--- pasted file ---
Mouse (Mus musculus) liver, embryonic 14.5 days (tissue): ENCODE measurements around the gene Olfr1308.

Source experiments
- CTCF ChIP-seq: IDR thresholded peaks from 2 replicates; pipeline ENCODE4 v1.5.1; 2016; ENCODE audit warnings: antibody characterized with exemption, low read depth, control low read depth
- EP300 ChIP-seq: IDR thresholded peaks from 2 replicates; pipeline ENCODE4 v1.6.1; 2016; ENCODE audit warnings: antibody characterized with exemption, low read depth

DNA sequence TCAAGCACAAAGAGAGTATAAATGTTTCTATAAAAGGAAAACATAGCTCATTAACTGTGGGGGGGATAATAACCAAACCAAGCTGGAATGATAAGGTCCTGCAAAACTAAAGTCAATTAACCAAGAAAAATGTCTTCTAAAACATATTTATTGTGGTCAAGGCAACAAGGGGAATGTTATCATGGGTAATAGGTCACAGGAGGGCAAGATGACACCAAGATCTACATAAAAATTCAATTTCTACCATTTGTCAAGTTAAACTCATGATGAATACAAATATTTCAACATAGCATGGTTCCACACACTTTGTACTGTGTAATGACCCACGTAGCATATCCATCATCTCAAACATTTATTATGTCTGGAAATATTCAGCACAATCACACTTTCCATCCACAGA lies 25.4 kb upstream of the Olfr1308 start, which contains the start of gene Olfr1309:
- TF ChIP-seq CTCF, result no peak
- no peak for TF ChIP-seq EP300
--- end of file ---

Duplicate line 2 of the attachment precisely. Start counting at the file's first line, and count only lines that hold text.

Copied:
Source experiments